It turns out that mom was right—you should bundle up when you go outside. According to TCM theory, Wind and Cold are 2 of the 6 pathogenic evils that can invade the body and weaken your immune system. Going outside in a T-shirt for even a short duration, is all it takes for Wind and/or Cold to weaken your “Wei Qi”, the TCM equivalent of the immune system. 

JadeDefender™

In addition to keeping your body warm, another easy way to boost your body’s defenses is by consuming Chinese herbs. 

The trio of herbs, Huang Qi, Fang Feng, and Bai Zhu, form one of the least complex yet powerful Chinese medicine formulas. Known in the west as Jade Defender (as well as “Jade Screen”) this ancient and still highly-popular herbal remedy boosts the body’s exterior defenses, meaning it doesn’t allow Cold and Wind evil to penetrate deep within the body. 

#3: Boost Lung Qi

Not only is eating lots of raw foods in summer potentially problematic. So, too, are damp-heat producing foods and beverages. Think: barbecue and beer. Damp-heat  produces a deficiency of Lung Qi that carries over well into the fall. 

One reason people tend to feel run down during the late fall is because the Lungs form and distribute Qi to the body. If there is insufficient Qi in the Lungs, the rest of the body will suffer from Qi deficiency.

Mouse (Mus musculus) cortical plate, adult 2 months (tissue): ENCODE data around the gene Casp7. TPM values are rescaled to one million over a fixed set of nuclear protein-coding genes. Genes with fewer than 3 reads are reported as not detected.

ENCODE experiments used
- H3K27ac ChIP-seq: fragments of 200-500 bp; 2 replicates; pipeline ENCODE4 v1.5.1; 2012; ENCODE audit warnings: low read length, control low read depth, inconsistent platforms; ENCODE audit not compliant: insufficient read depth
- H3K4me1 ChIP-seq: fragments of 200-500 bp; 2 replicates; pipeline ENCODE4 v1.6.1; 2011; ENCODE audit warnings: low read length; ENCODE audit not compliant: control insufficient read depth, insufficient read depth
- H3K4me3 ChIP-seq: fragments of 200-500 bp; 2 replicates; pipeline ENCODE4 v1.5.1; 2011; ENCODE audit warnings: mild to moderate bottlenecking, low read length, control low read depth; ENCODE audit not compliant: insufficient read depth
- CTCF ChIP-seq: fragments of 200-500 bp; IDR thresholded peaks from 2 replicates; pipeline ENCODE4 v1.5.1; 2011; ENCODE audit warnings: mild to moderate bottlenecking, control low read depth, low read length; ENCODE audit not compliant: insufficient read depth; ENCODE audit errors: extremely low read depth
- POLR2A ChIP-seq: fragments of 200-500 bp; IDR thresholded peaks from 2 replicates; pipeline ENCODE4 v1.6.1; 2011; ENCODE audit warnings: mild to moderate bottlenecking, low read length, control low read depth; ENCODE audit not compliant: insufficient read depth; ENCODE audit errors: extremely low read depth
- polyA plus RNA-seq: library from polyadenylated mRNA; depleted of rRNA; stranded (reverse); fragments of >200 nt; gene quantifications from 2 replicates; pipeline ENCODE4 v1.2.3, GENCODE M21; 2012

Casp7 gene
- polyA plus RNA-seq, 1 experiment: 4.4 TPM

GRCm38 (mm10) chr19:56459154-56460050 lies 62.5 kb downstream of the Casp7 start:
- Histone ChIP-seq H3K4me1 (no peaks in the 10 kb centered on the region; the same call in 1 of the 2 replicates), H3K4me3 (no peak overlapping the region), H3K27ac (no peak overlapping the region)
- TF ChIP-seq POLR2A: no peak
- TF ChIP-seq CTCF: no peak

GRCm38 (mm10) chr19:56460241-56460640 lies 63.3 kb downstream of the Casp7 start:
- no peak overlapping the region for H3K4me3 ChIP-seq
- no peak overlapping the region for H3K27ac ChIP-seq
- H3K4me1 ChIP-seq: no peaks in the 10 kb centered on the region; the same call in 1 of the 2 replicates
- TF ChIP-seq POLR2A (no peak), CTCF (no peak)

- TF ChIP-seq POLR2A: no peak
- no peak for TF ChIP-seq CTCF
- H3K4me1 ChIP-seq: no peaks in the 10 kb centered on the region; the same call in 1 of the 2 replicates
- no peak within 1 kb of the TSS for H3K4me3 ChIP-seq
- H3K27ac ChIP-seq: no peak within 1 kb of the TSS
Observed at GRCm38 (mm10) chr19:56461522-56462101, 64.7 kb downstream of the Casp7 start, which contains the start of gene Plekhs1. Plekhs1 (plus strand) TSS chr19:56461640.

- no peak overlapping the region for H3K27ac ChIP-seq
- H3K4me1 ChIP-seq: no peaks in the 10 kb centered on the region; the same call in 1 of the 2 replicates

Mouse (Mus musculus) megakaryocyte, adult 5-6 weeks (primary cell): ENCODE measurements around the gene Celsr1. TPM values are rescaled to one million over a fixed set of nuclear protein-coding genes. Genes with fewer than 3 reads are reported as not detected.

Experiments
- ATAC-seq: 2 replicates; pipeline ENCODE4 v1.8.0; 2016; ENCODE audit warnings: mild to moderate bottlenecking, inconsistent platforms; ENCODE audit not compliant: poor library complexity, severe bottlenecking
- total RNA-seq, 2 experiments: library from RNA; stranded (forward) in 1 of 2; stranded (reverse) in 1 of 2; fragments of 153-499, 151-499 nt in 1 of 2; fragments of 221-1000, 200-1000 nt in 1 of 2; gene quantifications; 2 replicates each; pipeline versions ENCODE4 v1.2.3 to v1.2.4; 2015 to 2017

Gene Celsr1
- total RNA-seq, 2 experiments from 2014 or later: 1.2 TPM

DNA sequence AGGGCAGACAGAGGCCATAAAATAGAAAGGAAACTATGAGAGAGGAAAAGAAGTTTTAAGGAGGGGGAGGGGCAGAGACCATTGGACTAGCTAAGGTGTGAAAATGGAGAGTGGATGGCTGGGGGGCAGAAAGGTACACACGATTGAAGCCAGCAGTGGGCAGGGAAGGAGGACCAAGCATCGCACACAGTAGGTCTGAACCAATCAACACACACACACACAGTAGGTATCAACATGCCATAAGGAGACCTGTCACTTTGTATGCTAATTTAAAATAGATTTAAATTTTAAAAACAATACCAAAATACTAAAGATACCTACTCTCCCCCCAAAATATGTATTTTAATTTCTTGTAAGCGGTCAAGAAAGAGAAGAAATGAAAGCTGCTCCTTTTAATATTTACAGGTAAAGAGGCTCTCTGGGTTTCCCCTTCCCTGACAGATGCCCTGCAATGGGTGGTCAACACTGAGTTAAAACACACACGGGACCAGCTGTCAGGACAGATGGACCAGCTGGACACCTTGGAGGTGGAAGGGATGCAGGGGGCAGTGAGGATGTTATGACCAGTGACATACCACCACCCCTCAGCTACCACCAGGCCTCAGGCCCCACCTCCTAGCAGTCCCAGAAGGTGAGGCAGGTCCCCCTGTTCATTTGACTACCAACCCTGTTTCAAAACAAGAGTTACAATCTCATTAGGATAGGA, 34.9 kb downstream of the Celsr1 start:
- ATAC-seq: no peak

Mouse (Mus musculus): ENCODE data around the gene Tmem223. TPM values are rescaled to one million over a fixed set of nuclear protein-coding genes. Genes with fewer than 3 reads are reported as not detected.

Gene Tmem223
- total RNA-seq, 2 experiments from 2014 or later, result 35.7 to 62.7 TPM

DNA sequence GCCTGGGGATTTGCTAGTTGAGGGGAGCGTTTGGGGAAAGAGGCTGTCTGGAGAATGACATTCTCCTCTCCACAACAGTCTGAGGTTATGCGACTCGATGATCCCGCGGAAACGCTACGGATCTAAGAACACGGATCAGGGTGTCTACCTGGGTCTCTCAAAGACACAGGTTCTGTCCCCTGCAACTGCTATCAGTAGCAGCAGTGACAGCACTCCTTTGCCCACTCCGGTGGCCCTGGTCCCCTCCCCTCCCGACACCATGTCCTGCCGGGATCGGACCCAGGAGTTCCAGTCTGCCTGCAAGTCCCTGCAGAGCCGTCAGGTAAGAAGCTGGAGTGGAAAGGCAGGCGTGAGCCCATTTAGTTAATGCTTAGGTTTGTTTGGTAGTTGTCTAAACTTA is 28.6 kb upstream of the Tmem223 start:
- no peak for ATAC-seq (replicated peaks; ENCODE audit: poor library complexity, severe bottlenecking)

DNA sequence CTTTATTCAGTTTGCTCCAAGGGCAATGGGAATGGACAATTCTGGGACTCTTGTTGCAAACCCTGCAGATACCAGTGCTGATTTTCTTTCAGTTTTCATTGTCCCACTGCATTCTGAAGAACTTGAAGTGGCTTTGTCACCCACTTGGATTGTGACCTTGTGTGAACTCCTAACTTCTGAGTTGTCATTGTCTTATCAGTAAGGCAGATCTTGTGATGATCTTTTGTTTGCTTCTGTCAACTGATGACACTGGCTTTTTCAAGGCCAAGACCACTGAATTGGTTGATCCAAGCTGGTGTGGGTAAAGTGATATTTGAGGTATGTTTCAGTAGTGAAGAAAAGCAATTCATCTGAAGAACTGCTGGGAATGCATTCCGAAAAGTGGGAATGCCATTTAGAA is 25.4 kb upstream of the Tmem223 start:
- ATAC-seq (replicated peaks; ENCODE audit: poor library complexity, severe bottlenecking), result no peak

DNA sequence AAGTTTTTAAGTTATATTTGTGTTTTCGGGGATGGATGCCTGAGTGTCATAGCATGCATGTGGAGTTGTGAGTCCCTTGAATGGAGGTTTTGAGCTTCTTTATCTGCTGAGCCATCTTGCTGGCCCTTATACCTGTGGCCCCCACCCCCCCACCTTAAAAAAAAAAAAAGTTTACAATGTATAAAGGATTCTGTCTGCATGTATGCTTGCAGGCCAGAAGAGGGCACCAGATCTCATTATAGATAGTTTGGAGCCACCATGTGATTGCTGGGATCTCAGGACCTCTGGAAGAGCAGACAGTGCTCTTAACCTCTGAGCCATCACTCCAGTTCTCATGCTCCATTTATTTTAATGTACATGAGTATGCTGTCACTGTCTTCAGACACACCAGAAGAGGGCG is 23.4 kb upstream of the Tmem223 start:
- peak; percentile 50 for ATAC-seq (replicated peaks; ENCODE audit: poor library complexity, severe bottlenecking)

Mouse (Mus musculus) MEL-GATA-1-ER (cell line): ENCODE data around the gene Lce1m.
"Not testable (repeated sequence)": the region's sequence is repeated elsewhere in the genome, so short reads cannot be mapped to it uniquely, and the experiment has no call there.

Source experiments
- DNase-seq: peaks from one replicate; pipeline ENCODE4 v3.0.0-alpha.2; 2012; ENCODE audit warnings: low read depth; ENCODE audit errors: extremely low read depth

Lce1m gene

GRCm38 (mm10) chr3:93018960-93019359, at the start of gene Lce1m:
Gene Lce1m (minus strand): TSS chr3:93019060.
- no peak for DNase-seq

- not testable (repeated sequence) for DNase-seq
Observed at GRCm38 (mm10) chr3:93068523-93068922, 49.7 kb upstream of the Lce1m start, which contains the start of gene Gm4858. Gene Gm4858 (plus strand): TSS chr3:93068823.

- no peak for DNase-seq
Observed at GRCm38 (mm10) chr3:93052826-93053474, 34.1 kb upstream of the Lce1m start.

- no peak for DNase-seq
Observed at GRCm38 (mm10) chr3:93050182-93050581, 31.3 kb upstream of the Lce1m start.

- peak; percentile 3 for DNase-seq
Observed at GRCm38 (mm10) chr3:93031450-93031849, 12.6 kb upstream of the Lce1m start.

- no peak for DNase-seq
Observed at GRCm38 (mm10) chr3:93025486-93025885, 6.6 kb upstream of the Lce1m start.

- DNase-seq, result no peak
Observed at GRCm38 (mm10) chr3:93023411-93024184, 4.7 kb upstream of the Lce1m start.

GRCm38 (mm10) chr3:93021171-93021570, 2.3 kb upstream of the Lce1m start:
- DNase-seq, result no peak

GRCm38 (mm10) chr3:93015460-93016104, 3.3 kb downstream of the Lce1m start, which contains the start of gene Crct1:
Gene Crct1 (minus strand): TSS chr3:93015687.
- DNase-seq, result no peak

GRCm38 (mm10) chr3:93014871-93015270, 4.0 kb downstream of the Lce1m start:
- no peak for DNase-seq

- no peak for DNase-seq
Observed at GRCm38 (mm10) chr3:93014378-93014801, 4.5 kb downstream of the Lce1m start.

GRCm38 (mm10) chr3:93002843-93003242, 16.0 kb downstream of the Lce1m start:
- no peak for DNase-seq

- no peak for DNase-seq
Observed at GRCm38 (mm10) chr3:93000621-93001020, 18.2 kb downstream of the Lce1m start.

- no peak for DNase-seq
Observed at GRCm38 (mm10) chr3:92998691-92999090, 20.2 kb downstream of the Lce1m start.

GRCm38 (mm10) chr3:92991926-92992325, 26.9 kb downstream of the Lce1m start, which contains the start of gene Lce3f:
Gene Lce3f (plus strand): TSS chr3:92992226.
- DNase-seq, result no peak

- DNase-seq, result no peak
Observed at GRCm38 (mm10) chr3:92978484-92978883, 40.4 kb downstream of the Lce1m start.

And when Lung Qi is deficient, you’re more vulnerable to developing symptoms such as wheezing, sneezing and runny nose. If you’re already feeling these unpleasant symptoms, try Nasal AllergiClear

A formula containing 11 herbs, Nasal AllergiClear, dissolves phlegm, expels toxins and builds Lung Qi. 

#4: Drink Water And Tea

In late summer, because of the hot, damp conditions, most people reflexively hydrate. But as the weather starts getting cooler and dryer, many people forget the importance of keeping the Lungs moist. Drinking water will also benefit the organ that’s paired with the Lungs—the Large Intestines. 

By drinking lots of water, your Large Intestines will have an easier time with bowel movements. Keeping your digestive system strong will benefit your overall immunity. 

If you’re a tea drinker, you can easily make your favorite herbal tea with our new and improved single herb extract granules. Each bottle comes with a measuring spoon. Just add a spoonful or two to hot water, sip and enjoy. 

Huang Qi (astragalus), just one of over 200 herbal granule extracts we carry, and one of the three herbs in Jade Defender, is available in this convenient format. 

#5: Start Taking It Easy

Although it’s important to get sufficient exercise, it’s equally important during this time of the year to start going within. Take 5-10 minutes at night to meditate. Doing so may help keep your emotions more balanced. That being said, just remember, if you’re feeling a bit sad, there’s no more appropriate time than autumn to have a good cry. 

(But if you’re feeling very sad or anxious, another formula we carry, MooDelight may help keep your emotions in check.)

Suggested Reading From The ActiveHerb Blog:

5 Elements of TCM

The 6 Evils of TCM

8 Remedies for Cold & Flu Season

How To Prevent Getting Sick In Winter